Sabrina Li

DPhil student Sabrina Li has been accepted into the highly competitive Turing Enrichment Scheme at the Alan Turing Institute.

The Scheme offers students currently enrolled in a doctoral programme at a UK university the opportunity to join the Alan Turing institute for up to twelve months, where they can continue their PhD while enriching their research and making new collaborations.

Sabrina's research investigates how human and environmental dynamics drive the spatial spread of yellow fever virus - a mosquito-borne virus that causes severe disease and death in humans. In Brazil, more than 400 million unvaccinated people live in areas at risk of yellow fever. Despite the existence of a vaccine, eradication efforts have been undermined by transmission between sylvatic (jungle) mosquitos and non-human primates (such as monkeys) in rural areas. Infected people moving from these areas can circulate the disease to large urban centres, which are susceptible to environmental and socio-economic conditions that facilitate transmission. To accelerate detection in Brazil, rigorous research is needed to understand how human-environment interactions influence yellow fever spread.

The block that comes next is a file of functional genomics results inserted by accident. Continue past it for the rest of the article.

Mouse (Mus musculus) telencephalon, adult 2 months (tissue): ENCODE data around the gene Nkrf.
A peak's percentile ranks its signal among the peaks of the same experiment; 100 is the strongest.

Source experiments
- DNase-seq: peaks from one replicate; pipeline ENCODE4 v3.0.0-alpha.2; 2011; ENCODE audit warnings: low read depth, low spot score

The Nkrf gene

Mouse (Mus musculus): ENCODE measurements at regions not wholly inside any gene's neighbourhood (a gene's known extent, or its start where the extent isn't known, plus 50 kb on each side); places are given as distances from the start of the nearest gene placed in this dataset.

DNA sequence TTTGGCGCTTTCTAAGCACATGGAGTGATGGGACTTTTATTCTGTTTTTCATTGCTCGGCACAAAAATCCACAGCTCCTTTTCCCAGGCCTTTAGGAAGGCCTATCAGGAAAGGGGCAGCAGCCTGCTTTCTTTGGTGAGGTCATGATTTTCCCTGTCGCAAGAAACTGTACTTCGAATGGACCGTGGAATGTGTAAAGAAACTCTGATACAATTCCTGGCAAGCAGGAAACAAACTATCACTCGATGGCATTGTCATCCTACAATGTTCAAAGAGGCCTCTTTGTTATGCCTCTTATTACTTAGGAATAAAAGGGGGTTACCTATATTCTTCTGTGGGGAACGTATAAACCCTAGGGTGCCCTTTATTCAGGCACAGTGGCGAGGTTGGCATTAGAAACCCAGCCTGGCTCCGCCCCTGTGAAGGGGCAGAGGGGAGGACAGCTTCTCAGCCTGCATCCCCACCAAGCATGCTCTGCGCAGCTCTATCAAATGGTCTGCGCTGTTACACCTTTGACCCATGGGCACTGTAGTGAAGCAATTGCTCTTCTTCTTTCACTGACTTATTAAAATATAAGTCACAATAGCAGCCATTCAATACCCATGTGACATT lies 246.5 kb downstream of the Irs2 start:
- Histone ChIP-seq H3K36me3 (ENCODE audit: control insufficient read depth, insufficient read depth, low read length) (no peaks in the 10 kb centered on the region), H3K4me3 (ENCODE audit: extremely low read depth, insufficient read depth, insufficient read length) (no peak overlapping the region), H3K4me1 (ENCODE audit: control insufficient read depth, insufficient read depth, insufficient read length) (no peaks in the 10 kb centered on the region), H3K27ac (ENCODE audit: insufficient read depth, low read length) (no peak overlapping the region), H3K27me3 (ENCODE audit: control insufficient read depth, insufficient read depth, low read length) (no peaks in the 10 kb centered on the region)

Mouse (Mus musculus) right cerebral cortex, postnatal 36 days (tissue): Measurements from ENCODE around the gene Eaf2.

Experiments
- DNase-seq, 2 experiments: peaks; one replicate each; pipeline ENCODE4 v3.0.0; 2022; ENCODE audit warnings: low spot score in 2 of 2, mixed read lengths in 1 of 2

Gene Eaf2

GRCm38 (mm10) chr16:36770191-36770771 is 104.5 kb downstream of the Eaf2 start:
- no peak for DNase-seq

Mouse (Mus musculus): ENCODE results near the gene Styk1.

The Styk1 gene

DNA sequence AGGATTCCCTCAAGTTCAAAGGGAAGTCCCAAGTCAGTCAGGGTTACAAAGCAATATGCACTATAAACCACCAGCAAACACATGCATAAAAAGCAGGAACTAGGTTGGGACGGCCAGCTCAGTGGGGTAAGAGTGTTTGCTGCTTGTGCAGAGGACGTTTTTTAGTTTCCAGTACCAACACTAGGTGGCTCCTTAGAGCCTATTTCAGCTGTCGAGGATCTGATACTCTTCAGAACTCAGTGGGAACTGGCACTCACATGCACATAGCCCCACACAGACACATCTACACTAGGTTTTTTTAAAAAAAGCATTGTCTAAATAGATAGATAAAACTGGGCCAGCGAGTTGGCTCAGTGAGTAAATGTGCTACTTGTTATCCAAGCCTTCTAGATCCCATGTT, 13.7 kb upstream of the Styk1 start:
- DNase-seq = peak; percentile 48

She aims to use her findings to develop data-driven policy for controlling yellow fever virus and similar mosquito-borne diseases.

During her placement at the Alan Turing Institute, Sabrina plans to explore how artificial intelligence (AI) and data science can be applied to advance detection and prediction of infectious disease spread in human populations, and how these technologies can be safely adopted to shape data-driven public health policy.

Sabrina said, "I am very grateful to the Turing institute for giving me this opportunity to develop my interests in AI and data science applications in public health. I look forward to contributing to this multidisciplinary community."

Sabrina is also contributing to ongoing research on COVID-19 spread and heath inequities in Brazil. She hopes to combine some of this work with her thesis project to better understand how the pandemic, which has resulted in a higher number of infections and deaths in Brazil, co-exists with mosquito-borne diseases endemic to the region, such as yellow fever.